When you think about strong, fireproof materials for building homes, soft and spongy mushrooms are not the first thing that come to mind. But two new studies show how fungi could be used to make sustainable building materials that reduce the climate and environmental impact of our built environment.
A team from Newcastle University in the UK and Vrije Universiteit Brussel in Belgium have grown fungus together with other ingredients to make a material they call myocrete, which can be used for lightweight construction. In another study, researchers from RMIT University in Australia engineered mycelium—the root-like network that is the foundation of fungal colonies—to create a sustainable fire-retardant material that could be used as building insulation or a leather substitute.
Mushrooms and other fungi usually grow in colonies. When mushrooms sprout up in the soil, they are just the tip of an iceberg. They are connected to a large network of white thread-like structures that grow under the soil or on rotting tree trunks, transporting nutrients to the fungus from the environment.
With myocrete, the UK–Belgium team is trying to address the carbon footprint of the construction industry. Mycelium-based materials have excellent thermal and acoustic properties, which makes them promising for insulation and soundproofing. “They have potential to provide an inexpensive and sustainable class of materials suitable for the replacement of foams, timber and plastics for applications within building interiors,” the researchers write.
In their paper in the journal Frontiers in Bioengineering and Biotechnology, they detail a new recipe for myocrete and a way to grow it in knitted textile tubes to make large-scale components that can take on complex shapes for construction.
The authors combine mycelium spores, grains for the spores to feed on, and paper fibers. They make a paste of those ingredients with water, glycerin and xanthan gum. Then they inject this paste into a knitted fabric mold and place it in a dark, humid and warm environment conducive to fungal growth. As the spores grow into a dense mass of mycelium, the paste solidifies into a stiff material that takes on the shape of the mold. Finally, the researchers remove the mycocrete from the growth chamber and dry it out.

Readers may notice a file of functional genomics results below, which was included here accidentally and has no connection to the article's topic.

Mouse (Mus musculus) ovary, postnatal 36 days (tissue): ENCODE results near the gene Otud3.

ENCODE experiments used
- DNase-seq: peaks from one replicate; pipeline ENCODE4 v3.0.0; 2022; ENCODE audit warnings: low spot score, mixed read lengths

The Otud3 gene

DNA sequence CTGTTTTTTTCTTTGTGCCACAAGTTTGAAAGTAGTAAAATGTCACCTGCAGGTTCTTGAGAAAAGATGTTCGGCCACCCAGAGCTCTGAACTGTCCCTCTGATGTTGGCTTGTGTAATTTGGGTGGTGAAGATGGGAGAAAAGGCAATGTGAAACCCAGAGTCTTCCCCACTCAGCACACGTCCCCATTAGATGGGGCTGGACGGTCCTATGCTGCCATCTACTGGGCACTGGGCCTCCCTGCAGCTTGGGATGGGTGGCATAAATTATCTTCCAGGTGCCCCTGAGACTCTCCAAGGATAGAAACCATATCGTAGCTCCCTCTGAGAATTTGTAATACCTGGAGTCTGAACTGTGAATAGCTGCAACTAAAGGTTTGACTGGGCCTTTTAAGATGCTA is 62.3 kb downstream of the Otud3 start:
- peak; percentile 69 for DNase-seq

Tests showed that the new mycelium-knit textile combination was stronger than other mycelium composite materials reported so far. With a system of slender knit mycelium tubes, the team constructed a 1.8m-high self-supported freestanding arched dome.
RMIT engineering professor Everson Kandare and colleagues, meanwhile, tapped into the fire-retardant nature of mycelium. When exposed to high temperatures, mycelium forms a char that protects whatever is underneath from fire. “The longer and the higher temperature at which mycelium char survives, the better its use as a fireproof material,” said Kandare in a press release.
Kandare and colleagues grew mycelium at different temperatures, growth times and salt concentrations to see how it affects the microstructure, and the physical, chemical and thermal properties of the fungus. By finding the right conditions, they designed a paper-thin, uniform film of mycelium that can layer on other substrates as a thermal protection layer. The material forms a char at very high temperatures of over 300°C. The details appear in the journal Polymer Degradation and Stability.
Mycelium is an “environmentally friendly and potentially a sustainable fire retardant,” the team writes. The phosphorus-based fire retardants commonly used today are potential carcinogens and neurotoxins, and they can escape and persist in the environment, harming plants and animals.
- Romy Kaiser et al. BioKnit: development of mycelium paste for use with permanent textile formwork. Bioeng. Biotechnol. 2023.
- Nattanan Chulikavit et al. Engineering mycelium fungi into an effective char-forming thermal protection material via alkaline deacetylation. Polymer Degradation and Stability, 2023.
Image: ©RMIT University